Note that the URL in the service address above doesn’t matter. We’ll be replacing this with our service bus address. Next (after deploying our BizTalk schema), we should configure the service-bus-connected receive location. We can take advantage of the WCF-Custom adapter here.
First, we set the Azure cloud address we wish to establish.
Next we set the binding, which in our case is the NetTcpRelayBinding. I’ve also explicitly set it up to use Transport security.
In order to authenticate with our Azure cloud service endpoint, we have to define our security scheme. I added an TransportClientEndpointBehavior and set it to use UserNamePassword credentials. Then, don’t forget to click the UserNamePassword node and enter your actual service bus credentials.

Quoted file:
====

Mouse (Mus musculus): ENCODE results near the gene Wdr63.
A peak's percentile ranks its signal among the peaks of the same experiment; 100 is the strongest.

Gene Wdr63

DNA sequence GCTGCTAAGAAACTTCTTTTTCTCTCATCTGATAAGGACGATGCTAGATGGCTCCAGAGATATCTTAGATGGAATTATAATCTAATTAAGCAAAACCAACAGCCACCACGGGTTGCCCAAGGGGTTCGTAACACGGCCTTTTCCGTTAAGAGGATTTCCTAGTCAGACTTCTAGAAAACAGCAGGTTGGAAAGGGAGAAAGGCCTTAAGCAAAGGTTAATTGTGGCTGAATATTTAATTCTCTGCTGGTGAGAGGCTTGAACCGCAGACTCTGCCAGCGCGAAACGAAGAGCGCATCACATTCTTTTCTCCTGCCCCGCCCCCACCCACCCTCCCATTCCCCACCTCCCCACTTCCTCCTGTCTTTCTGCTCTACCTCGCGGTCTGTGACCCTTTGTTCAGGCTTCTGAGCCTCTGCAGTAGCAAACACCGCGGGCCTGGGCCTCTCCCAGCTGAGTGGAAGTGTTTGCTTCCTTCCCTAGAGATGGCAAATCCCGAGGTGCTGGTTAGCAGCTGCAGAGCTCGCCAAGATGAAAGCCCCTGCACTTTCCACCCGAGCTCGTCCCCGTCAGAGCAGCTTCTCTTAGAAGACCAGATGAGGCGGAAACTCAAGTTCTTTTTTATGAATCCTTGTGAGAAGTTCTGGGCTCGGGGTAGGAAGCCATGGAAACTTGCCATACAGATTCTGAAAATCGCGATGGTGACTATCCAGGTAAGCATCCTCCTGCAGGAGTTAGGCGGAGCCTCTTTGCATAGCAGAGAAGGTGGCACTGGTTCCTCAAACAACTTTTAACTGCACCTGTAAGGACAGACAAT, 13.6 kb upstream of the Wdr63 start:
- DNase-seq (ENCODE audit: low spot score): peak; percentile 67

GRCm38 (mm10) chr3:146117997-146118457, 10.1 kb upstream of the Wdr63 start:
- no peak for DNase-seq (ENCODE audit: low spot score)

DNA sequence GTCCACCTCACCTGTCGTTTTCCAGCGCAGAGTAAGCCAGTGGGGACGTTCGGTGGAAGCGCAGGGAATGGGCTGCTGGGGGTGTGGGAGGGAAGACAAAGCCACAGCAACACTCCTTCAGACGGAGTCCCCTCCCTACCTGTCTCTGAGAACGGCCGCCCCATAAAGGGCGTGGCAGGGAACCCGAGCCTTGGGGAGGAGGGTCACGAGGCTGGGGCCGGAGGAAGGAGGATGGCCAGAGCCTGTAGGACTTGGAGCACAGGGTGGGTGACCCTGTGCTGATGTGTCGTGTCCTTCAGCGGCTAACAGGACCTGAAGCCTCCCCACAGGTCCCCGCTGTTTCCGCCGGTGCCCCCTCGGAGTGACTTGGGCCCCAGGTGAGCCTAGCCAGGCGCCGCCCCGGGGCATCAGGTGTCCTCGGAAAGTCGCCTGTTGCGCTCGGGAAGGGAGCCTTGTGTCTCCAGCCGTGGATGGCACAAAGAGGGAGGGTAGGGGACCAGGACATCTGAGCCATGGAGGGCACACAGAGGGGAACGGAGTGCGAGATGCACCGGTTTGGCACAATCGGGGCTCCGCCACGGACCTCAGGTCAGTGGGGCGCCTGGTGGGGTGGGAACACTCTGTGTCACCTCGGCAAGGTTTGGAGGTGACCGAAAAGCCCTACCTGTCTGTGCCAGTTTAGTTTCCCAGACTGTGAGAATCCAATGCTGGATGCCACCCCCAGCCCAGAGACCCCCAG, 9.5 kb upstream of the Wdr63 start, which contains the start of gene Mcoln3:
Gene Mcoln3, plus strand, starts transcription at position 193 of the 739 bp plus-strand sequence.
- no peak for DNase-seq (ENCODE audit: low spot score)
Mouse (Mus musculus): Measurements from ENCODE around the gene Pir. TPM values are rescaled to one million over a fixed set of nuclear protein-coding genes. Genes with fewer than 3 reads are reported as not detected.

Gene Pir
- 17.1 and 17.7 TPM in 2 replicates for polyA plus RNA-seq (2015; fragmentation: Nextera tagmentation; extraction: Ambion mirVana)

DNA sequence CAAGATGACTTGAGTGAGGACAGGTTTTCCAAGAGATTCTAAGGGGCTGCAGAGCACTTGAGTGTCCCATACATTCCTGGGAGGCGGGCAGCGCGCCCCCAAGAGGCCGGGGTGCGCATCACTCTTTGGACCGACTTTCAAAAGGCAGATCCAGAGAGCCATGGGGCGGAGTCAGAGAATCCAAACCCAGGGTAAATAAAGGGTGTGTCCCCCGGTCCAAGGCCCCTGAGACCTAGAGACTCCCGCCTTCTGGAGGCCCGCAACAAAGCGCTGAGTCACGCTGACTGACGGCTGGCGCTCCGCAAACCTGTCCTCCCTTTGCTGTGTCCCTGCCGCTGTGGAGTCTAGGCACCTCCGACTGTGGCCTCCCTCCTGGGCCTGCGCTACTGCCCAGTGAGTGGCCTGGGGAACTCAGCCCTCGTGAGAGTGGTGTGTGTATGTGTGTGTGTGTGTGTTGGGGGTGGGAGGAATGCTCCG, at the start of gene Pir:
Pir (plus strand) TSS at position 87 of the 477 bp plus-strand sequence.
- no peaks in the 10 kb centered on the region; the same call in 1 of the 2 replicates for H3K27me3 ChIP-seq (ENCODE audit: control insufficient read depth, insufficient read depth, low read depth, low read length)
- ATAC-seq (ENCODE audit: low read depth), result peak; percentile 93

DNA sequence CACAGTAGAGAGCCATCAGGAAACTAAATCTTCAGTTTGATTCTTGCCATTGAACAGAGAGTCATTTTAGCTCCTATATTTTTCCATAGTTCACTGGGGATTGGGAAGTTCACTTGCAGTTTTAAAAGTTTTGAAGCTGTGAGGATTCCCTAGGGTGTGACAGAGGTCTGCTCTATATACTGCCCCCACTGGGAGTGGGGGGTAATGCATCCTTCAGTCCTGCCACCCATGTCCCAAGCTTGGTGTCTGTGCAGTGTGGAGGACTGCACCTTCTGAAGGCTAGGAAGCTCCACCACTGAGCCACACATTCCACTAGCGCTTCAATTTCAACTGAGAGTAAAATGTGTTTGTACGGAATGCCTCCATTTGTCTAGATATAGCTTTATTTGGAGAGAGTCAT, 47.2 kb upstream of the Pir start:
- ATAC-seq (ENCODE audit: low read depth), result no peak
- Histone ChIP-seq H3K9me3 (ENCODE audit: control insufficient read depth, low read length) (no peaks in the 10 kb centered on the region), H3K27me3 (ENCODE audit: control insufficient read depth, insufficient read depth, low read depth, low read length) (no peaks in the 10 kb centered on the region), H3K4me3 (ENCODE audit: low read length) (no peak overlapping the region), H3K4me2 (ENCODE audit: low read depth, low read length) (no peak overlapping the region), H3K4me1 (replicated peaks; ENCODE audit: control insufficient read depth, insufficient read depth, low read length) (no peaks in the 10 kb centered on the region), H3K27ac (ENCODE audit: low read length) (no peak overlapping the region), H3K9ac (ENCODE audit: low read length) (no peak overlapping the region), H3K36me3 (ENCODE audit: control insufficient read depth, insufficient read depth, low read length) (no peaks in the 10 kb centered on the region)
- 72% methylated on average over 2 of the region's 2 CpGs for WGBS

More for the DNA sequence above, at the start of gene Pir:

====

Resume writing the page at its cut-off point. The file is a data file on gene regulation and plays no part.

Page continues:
After creating a send port that subscribes on messages to this port and emits them to disk, we’re done with BizTalk. For good measure, you should start the receive location and monitor the event log to ensure that a successful connection is established.
Now let’s turn our attention to the service client. I added a service reference to our hand-crafted WSDL and got the proxy classes and serializable types I was after. I didn’t get much added to my application configuration, so I went and added a new service bus endpoint whose address matches the cloud address I set in the BizTalk receive location.
You can see that I’ve also chosen a matching binding and was able to browse the contract by interrogating the client executable. In order to handle security to the cloud, I added the same TransportClientEndpointBehavior to this configuration file and associated it with my service.